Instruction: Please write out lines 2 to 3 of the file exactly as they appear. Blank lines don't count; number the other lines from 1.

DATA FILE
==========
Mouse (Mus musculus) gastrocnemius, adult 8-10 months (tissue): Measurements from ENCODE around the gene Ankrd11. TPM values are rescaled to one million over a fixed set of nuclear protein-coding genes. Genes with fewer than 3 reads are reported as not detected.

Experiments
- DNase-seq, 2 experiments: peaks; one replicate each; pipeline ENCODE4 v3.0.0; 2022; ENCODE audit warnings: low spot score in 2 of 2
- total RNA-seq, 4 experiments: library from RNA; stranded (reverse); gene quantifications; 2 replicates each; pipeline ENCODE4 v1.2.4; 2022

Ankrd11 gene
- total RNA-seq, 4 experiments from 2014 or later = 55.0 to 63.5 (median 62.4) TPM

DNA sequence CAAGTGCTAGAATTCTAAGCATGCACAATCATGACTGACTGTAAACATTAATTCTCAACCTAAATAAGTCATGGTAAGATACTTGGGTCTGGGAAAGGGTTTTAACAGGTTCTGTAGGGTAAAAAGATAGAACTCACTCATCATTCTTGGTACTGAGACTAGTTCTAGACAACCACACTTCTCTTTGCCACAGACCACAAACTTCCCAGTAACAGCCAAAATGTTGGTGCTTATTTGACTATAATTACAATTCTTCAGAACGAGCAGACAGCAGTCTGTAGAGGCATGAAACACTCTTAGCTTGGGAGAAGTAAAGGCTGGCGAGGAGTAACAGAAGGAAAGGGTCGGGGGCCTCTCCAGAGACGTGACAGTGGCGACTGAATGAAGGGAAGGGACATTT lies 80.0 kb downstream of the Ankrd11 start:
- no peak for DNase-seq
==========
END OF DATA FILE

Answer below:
Experiments
- DNase-seq, 2 experiments: peaks; one replicate each; pipeline ENCODE4 v3.0.0; 2022; ENCODE audit warnings: low spot score in 2 of 2